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Stark Co. commissioners lean toward new building for human services

Stark County human services, now dispersed in older buildings throughout Dickinson, may be getting an entirely new facility, commissioners said after hearing the results of a feasibility study of the project at their Tuesday meeting.

Stark County human services, now dispersed in older buildings throughout Dickinson, may be getting an entirely new facility, commissioners said after hearing the results of a feasibility study of the project at their Tuesday meeting.
The county had commissioned KLJ to look into the costs of renovating the existing Social Services building on Third Avenue West, buying and renovating the old Sanford Dickinson Clinic building or building a new facility.
Factoring in the need for expansion, the cost of buying and updating the outdated Sanford Clinic and wanting to centralize services, commissioners were leaning toward building a new facility for all services, including the Veterans’ Service Office, North Dakota State University Extension and the Sunrise Youth Bureau.
While every office will see growth, “a major part of the growth will be in Social Services,” KLJ’s Jon Wilczek said.
Commissioners also like the idea of locating the services together.
“I like the idea of having veterans’ services near Social Services because of the fact that they do offer some similar services that are used, especially by veterans,” Commissioner Ken Zander said.
County Road Superintendent Al Heiser said for purposes of snow removal and yard work, it’s easier when county buildings are close.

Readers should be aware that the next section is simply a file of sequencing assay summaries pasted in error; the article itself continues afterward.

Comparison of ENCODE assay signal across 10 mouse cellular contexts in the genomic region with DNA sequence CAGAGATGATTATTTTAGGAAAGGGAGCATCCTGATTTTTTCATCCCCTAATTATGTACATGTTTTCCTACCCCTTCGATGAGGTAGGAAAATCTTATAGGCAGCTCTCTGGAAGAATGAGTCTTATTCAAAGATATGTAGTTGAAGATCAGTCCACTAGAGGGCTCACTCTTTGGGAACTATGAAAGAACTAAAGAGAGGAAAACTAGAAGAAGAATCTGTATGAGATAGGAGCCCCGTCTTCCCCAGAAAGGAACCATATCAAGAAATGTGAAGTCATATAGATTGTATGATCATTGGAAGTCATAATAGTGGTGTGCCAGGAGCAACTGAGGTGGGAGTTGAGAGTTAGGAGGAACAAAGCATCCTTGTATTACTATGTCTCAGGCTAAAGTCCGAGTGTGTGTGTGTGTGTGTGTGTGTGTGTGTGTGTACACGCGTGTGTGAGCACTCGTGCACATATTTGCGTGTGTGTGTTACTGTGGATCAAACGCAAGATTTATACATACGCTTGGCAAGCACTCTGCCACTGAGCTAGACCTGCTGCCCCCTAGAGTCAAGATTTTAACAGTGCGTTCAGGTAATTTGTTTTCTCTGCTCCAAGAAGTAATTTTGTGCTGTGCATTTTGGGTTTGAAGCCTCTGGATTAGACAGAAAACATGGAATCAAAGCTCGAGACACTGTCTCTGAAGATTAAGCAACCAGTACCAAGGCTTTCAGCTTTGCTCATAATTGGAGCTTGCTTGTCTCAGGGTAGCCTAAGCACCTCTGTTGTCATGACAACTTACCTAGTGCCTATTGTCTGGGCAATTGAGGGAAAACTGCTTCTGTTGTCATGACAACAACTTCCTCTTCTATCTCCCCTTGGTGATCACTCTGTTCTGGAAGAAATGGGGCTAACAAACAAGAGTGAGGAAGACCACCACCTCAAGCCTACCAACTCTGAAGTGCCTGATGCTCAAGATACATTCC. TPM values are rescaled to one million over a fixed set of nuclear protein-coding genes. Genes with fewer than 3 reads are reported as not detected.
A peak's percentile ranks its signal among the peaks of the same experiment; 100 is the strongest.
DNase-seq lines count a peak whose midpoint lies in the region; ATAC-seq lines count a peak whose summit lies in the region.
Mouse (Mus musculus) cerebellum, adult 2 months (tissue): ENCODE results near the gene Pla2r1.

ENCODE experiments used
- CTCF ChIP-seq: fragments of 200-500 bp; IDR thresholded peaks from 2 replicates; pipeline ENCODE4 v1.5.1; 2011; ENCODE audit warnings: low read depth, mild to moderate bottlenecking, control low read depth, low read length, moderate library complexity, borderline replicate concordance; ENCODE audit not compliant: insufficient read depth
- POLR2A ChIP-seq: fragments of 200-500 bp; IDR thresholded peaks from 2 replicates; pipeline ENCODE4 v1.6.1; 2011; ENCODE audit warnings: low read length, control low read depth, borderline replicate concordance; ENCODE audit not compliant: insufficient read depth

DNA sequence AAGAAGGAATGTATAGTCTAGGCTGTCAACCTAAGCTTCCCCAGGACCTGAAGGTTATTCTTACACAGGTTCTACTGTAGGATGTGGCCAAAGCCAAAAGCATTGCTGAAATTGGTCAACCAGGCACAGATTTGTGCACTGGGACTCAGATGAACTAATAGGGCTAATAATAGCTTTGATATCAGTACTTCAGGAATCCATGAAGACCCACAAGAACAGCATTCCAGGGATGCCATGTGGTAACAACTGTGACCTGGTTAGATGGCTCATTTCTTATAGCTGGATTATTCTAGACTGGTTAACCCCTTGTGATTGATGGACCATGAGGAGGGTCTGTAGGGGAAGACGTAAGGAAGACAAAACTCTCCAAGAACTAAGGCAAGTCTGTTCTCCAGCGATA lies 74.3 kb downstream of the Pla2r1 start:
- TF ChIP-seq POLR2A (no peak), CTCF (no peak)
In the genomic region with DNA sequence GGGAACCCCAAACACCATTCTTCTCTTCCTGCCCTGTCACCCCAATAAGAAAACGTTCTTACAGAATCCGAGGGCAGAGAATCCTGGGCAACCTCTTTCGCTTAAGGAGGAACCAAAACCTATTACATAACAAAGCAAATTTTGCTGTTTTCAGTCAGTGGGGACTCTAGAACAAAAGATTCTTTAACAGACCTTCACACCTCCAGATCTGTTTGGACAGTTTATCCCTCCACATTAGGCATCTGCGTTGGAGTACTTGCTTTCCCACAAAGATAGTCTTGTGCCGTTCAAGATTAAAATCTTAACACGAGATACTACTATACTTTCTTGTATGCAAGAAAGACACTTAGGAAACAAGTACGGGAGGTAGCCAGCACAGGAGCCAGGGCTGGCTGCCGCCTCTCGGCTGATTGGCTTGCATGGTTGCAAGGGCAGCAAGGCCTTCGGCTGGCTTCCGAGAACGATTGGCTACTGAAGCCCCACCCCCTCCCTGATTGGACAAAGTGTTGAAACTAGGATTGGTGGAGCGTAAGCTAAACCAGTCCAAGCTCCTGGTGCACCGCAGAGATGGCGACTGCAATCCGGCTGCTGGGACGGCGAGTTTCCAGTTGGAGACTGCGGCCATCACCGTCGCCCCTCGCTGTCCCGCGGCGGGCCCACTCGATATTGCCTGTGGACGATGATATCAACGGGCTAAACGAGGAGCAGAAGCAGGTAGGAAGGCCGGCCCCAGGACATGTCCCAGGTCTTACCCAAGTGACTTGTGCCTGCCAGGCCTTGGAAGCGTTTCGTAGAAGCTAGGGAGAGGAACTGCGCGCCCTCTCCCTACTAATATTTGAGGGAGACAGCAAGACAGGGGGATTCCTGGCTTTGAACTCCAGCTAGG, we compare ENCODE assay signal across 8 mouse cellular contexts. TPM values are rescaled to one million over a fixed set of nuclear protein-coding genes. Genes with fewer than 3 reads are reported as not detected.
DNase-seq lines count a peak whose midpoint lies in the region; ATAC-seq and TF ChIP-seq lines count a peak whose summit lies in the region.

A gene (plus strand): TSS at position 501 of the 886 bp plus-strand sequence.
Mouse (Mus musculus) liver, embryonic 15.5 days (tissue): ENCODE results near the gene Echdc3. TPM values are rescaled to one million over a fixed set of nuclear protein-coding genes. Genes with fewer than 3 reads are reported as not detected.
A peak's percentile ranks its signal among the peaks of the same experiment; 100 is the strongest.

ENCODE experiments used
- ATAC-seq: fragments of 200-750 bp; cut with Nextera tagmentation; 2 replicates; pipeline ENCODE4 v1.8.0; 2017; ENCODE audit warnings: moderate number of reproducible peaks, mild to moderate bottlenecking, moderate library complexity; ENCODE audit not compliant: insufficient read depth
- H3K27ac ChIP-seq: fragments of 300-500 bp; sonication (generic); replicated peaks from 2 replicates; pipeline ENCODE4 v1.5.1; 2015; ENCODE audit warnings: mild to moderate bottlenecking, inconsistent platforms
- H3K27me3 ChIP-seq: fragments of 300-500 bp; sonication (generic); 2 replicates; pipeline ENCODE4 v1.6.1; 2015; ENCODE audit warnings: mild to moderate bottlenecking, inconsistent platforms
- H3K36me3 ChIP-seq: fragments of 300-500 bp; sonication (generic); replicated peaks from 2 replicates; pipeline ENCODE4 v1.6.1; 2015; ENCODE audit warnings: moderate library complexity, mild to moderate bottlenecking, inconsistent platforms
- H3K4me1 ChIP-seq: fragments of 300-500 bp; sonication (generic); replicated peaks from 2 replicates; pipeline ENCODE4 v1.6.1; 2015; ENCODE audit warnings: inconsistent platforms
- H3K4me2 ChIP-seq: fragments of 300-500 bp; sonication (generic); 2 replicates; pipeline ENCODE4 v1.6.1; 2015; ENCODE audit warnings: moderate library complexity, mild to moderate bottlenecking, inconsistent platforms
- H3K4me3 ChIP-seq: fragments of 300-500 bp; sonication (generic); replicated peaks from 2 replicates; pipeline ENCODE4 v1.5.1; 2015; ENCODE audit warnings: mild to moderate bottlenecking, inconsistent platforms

“I like the idea of a central location,” commissioner Pete Kuntz echoed, “all-in-one instead of maintaining three buildings.”
Commissioners seemed to come to a consensus with all signs pointed to building new.
“I do not see us buying an older building and renovating,” Commissioner Duane “Bucky” Wolf said, adding that he’d like to see the services in a new building.
Commissioners were appreciative of KLJ’s study.
“I think it gives us a direction,” Wolf said, “and it gives us one direction.”
Wilczek said if the commission is “really leery” about future growth, it may be best to build new where there will be open land for expansion down the line.
Zander said the buildings currently in use would be sold, with money going toward the new building project.
Wilczek will return to the commission’s next meeting on Sept. 2 with a quote for another feasibility study, this one looking at options for where to build new.

Lymn is a reporter at The Dickinson Press. Contact her at (701) 456-1211 or tweet her at kathlymn.

Related Topics: DICKINSON
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